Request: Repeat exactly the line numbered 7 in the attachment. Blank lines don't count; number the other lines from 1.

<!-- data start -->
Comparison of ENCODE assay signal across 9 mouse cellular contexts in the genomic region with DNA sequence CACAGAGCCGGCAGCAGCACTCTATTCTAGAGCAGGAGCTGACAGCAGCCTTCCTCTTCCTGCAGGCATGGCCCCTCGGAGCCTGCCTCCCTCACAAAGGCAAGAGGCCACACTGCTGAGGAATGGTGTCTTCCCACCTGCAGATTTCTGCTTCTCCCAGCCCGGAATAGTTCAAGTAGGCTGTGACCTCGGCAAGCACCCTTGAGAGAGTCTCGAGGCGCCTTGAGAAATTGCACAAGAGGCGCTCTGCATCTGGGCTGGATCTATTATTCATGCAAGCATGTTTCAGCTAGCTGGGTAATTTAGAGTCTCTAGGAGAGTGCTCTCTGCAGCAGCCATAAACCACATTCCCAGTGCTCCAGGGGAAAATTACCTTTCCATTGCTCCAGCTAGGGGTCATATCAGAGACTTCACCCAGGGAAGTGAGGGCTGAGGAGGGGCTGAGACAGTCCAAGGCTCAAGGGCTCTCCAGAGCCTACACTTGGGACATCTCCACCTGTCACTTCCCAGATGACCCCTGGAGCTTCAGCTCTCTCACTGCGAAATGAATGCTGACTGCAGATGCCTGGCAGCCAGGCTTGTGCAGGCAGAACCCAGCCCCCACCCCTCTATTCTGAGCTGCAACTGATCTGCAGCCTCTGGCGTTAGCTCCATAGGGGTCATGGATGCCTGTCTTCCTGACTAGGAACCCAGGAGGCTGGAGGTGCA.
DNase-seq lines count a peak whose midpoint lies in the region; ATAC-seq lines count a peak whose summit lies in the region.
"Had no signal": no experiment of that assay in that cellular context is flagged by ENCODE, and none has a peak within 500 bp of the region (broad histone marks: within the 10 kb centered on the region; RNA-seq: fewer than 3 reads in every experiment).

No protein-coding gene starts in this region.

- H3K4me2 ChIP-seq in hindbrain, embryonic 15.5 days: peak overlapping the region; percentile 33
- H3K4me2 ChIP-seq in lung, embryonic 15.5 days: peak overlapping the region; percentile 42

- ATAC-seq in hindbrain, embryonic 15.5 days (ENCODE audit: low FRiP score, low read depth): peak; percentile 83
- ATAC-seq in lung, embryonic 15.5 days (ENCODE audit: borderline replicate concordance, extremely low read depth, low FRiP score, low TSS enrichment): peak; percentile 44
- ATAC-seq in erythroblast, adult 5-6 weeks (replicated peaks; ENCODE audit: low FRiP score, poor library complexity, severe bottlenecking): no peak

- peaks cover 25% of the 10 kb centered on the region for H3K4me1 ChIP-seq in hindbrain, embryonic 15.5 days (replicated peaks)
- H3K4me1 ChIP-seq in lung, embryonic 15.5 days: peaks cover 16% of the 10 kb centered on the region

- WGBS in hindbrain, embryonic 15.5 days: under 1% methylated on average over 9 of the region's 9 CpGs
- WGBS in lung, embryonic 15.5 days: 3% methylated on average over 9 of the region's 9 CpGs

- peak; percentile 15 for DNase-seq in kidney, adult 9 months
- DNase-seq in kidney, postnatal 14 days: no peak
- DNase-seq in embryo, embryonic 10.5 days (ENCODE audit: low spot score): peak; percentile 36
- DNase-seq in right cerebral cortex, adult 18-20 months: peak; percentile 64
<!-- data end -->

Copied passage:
- ATAC-seq in hindbrain, embryonic 15.5 days (ENCODE audit: low FRiP score, low read depth): peak; percentile 83